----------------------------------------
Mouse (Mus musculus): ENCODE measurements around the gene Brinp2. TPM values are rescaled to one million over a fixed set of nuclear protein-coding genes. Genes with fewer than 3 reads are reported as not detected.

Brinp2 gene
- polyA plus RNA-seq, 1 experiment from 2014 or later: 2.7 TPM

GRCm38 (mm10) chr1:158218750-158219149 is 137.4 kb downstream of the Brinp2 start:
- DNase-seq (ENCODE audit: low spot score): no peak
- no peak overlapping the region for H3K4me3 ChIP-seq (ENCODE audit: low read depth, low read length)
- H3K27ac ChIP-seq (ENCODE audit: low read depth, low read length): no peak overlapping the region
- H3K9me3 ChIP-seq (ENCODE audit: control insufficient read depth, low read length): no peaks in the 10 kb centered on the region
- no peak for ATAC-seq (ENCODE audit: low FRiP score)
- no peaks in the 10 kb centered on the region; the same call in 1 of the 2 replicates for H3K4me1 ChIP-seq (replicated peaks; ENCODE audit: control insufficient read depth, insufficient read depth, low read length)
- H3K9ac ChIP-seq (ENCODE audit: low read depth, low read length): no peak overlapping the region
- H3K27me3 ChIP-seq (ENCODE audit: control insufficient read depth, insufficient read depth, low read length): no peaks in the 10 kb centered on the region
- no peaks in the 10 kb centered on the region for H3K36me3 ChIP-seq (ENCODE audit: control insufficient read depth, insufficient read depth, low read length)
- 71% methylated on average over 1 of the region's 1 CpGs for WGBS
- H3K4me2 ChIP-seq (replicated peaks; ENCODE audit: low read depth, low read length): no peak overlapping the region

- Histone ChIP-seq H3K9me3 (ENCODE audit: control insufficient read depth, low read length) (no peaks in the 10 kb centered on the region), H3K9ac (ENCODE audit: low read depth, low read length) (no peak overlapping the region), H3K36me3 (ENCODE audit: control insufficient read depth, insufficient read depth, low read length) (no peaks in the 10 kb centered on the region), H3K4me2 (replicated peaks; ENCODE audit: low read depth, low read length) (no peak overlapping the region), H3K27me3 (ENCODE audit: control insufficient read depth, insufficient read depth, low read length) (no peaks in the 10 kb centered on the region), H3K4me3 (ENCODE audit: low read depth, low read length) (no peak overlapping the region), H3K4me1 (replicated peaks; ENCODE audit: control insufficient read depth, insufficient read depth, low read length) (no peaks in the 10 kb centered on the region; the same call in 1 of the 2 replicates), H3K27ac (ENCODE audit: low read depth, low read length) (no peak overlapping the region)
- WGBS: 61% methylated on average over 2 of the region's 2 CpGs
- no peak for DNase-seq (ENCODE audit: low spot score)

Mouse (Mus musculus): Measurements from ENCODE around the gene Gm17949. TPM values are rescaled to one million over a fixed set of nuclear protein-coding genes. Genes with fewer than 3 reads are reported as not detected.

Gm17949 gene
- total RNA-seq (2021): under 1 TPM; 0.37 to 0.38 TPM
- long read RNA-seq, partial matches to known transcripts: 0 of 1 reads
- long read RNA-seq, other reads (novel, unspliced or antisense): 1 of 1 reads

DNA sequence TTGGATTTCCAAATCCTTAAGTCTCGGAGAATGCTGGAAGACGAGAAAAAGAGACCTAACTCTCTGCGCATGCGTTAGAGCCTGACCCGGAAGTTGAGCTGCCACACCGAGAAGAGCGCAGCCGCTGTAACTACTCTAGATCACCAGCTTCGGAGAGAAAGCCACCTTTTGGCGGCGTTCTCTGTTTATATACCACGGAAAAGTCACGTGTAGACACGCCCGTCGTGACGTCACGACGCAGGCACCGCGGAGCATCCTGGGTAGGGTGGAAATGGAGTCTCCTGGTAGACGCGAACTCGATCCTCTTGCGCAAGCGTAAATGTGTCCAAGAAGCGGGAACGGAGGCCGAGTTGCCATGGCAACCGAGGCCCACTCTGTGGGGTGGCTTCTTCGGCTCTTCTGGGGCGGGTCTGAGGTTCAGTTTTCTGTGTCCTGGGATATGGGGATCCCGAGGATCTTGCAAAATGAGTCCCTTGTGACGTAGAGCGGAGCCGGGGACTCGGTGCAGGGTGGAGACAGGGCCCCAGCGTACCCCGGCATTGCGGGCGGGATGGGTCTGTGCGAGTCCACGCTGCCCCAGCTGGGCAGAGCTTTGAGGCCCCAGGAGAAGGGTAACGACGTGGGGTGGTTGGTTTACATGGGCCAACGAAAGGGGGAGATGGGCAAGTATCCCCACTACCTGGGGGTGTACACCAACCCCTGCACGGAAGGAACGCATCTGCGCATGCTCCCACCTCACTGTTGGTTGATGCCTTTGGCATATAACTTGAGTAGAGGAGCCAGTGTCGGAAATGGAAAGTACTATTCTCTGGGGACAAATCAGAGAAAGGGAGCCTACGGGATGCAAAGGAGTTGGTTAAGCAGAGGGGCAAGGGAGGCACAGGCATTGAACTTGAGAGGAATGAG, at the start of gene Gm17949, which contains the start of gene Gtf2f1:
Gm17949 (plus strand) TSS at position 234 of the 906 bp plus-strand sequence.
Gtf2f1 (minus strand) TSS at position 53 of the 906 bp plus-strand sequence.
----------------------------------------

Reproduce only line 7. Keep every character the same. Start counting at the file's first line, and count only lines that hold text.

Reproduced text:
- H3K27ac ChIP-seq (ENCODE audit: low read depth, low read length): no peak overlapping the region